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Flappy Bird pulled from the market

Flappy Bird was pulled from the market last Sunday.
Flappy Bird was pulled from the market last Sunday.

Smartphone users and gamers alike are clamoring for a new way to play the popular mobile game sensation Flappy Bird after its developer pulled it from the App Store and Google Play markets.

The game became a frustrating phenomenon for its Vietnamese developer, Dong Nguyen, after the game became a worldwide sensation before it was taken down on February 9. He called the game “too addictive”, saying his intent was not for the game to be as time-consuming and irritating to players as it was. In addition, Nguyen was making as much as $50,000 per day in advertising revenue from the game, adding more suspicion as to his reasons for pulling the game. Critics of the move accused him of attempting to drum up publicity for future games, but Nguyen holds firm with his original reasons. Many considered the game’s demise as a strange outcome for such a successful venture.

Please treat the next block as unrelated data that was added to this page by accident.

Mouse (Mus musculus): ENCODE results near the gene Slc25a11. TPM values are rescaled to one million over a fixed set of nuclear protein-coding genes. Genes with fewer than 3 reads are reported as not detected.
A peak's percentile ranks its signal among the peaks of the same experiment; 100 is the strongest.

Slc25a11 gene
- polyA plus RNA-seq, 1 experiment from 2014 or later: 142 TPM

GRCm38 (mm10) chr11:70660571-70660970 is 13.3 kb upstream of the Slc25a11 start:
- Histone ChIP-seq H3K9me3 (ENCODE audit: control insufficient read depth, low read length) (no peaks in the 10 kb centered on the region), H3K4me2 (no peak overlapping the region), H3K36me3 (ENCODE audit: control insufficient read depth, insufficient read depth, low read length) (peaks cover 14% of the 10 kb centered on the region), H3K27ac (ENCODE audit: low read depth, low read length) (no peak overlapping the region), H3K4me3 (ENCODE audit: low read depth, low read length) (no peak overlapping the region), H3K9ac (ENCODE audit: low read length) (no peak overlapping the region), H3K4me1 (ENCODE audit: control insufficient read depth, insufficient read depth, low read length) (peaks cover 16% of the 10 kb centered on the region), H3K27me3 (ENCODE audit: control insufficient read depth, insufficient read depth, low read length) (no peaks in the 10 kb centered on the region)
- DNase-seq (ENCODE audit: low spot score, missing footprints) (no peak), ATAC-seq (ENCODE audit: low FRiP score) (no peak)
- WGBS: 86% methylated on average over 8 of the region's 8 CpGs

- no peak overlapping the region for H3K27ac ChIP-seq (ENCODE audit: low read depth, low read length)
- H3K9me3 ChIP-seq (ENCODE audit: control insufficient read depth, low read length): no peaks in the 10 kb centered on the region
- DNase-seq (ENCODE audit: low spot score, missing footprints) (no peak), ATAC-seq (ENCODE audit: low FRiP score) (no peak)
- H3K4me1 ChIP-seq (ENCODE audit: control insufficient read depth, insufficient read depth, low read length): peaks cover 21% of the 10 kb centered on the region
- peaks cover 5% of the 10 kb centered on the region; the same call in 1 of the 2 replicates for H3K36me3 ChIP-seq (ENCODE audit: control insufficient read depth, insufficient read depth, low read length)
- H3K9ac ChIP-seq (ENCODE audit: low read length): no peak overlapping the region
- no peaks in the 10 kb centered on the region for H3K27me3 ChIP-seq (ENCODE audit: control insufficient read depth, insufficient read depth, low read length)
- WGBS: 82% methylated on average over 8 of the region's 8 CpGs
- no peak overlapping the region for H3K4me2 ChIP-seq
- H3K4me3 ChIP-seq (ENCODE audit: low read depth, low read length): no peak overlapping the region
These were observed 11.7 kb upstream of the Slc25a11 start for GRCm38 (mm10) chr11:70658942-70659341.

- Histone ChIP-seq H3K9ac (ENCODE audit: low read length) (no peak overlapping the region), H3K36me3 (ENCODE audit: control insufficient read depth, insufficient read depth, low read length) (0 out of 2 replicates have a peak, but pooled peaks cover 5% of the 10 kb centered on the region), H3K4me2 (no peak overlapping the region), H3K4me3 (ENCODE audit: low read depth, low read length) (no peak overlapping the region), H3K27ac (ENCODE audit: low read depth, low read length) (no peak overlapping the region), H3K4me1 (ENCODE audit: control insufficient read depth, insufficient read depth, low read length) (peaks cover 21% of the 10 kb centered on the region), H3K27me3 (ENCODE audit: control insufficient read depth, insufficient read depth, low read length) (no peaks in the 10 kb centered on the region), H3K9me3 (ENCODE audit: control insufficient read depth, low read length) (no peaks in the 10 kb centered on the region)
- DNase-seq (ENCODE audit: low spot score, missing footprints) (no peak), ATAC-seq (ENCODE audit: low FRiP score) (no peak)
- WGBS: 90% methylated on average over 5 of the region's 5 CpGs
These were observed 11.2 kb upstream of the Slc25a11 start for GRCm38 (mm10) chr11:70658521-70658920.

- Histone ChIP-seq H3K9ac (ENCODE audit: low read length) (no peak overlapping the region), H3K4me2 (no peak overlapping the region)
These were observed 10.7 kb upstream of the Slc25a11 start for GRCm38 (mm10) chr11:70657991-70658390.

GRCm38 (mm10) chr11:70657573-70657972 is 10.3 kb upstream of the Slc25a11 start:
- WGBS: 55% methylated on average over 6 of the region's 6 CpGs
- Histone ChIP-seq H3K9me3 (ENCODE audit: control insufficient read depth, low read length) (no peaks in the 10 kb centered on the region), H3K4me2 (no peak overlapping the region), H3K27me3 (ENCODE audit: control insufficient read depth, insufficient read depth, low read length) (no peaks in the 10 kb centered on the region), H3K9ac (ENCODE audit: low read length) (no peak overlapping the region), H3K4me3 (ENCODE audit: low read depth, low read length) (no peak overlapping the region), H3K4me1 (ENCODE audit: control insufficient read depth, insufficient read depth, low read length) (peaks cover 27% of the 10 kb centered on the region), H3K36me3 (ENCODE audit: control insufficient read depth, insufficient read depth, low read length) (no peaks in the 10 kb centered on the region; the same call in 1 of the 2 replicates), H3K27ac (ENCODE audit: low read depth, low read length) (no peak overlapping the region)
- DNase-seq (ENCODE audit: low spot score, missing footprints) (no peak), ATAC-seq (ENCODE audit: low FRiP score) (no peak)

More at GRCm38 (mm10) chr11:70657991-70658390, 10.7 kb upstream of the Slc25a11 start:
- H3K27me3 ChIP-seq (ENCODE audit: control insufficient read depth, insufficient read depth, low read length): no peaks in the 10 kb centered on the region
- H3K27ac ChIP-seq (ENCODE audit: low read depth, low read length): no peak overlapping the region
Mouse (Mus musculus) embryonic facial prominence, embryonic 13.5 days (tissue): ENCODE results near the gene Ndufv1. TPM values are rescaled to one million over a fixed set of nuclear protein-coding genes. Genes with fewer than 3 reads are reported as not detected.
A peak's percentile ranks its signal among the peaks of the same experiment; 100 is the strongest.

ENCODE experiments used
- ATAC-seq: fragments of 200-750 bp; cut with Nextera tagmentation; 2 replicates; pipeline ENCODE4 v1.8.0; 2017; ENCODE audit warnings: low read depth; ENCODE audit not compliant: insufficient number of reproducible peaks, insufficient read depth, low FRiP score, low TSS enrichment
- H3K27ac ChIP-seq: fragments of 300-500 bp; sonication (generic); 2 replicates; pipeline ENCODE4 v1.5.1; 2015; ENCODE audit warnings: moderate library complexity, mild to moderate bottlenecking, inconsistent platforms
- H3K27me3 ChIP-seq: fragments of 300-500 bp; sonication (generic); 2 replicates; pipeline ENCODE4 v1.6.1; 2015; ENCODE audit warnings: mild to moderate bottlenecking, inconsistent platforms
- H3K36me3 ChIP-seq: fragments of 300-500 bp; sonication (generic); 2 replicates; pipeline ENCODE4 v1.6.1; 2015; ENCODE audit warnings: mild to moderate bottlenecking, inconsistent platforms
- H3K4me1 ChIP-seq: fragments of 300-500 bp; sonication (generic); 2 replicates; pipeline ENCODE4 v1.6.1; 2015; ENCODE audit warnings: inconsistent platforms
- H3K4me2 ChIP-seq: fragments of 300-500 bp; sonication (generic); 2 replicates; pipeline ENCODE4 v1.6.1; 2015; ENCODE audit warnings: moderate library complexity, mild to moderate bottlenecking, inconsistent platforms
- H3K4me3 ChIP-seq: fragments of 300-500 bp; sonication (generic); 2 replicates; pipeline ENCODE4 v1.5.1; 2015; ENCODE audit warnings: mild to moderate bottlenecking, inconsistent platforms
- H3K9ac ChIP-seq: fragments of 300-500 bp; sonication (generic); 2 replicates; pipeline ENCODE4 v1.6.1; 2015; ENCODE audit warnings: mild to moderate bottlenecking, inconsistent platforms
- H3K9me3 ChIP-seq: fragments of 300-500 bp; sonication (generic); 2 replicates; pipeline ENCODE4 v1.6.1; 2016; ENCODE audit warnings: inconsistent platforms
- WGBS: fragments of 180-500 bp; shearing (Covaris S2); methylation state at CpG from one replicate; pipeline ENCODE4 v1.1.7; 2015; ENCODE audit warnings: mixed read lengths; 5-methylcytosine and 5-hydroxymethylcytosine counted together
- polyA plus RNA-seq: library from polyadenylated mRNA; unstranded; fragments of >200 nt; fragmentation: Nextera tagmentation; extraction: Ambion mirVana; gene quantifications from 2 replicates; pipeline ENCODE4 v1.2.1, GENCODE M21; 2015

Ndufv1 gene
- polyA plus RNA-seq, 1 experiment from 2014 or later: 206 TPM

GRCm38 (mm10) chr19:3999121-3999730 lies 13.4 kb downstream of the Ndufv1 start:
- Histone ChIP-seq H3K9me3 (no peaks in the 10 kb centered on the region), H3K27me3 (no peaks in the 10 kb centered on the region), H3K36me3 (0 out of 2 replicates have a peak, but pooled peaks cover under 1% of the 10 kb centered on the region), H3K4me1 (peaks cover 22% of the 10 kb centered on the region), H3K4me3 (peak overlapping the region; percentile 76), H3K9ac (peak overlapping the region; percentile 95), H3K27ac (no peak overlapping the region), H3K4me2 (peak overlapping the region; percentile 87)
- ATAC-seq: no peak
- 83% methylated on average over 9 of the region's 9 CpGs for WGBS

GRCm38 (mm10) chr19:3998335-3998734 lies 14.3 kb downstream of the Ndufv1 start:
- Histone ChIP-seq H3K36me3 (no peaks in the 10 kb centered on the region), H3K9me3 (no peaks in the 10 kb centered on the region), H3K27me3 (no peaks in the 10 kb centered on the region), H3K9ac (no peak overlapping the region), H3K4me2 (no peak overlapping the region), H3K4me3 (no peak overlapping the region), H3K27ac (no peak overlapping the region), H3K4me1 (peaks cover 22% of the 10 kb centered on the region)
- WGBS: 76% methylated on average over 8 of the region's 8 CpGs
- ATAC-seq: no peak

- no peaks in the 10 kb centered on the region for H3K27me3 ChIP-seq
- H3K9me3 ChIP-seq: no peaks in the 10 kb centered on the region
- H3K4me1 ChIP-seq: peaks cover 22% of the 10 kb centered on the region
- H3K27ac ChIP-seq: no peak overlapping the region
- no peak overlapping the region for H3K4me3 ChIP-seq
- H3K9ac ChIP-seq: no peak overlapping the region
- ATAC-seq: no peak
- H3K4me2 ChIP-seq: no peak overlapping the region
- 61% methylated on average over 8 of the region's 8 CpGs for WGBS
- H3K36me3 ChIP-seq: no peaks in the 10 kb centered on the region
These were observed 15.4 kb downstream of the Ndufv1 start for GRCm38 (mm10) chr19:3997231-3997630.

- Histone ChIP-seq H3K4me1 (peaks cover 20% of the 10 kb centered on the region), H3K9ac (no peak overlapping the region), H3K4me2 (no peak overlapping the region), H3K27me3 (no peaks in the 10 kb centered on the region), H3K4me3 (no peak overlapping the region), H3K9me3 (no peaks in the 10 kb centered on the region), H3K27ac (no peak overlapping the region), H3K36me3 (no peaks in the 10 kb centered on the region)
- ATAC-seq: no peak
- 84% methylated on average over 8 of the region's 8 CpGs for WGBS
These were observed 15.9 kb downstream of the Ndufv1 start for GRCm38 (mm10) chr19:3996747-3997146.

Flappy Bird players described their misery in postings across its App Store listing, in blogs, and in newspaper articles lamenting their inability to beat their previous high scores. One reviewer makes a heartfelt confession in an App Store review: “I would, in a heartbeat, sell my soul to Satan just to have never downloaded this app.” Desperate for the game, some players have tried to buy iPhones sold on eBay that still have the app downloaded. iPhone users saw an unusual niche for their now highly valued phones, listing them on eBay auctions that reached nearly $100,000 before eBay took them down. eBay claims that it is a violation of Apple policy to sell used iPhones with apps that were not factory standard.

Other game developers have capitalized on the craze, creating alternatives such as Flappy Bee, Clumsy Bird, and Splashy Fish, which all nearly topped Apple and Google’s game charts this week. Malware-infected versions have also made their way into the Google Play store, as well as some overseas app markets. The malware versions exploit consumers’ phone numbers and email addresses, as well as running up cell phone bills by hijacking a user’s phone number and using it to call numbers that would charge users a hefty sum.

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